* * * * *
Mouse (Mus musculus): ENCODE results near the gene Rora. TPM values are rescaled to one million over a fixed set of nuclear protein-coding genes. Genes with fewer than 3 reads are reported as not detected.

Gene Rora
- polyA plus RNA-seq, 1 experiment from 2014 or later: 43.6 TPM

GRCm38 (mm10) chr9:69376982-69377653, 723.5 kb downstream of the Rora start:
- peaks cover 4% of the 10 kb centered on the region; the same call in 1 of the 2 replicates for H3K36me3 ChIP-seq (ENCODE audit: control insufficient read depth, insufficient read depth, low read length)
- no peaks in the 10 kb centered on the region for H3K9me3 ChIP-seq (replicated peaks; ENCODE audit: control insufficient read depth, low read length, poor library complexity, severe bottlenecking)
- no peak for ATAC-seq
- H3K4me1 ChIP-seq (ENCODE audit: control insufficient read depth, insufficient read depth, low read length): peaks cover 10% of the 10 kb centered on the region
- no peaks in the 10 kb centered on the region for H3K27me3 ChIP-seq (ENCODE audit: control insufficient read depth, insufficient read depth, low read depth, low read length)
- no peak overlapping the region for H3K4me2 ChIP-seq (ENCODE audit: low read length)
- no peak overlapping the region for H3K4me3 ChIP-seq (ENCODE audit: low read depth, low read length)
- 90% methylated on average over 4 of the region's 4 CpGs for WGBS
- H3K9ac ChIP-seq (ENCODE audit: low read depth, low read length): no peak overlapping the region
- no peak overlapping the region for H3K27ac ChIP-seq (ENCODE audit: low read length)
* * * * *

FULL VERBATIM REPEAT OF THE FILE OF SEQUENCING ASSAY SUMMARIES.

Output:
Mouse (Mus musculus): ENCODE results near the gene Rora. TPM values are rescaled to one million over a fixed set of nuclear protein-coding genes. Genes with fewer than 3 reads are reported as not detected.

Gene Rora
- polyA plus RNA-seq, 1 experiment from 2014 or later: 43.6 TPM

GRCm38 (mm10) chr9:69376982-69377653, 723.5 kb downstream of the Rora start:
- peaks cover 4% of the 10 kb centered on the region; the same call in 1 of the 2 replicates for H3K36me3 ChIP-seq (ENCODE audit: control insufficient read depth, insufficient read depth, low read length)
- no peaks in the 10 kb centered on the region for H3K9me3 ChIP-seq (replicated peaks; ENCODE audit: control insufficient read depth, low read length, poor library complexity, severe bottlenecking)
- no peak for ATAC-seq
- H3K4me1 ChIP-seq (ENCODE audit: control insufficient read depth, insufficient read depth, low read length): peaks cover 10% of the 10 kb centered on the region
- no peaks in the 10 kb centered on the region for H3K27me3 ChIP-seq (ENCODE audit: control insufficient read depth, insufficient read depth, low read depth, low read length)
- no peak overlapping the region for H3K4me2 ChIP-seq (ENCODE audit: low read length)
- no peak overlapping the region for H3K4me3 ChIP-seq (ENCODE audit: low read depth, low read length)
- 90% methylated on average over 4 of the region's 4 CpGs for WGBS
- H3K9ac ChIP-seq (ENCODE audit: low read depth, low read length): no peak overlapping the region
- no peak overlapping the region for H3K27ac ChIP-seq (ENCODE audit: low read length)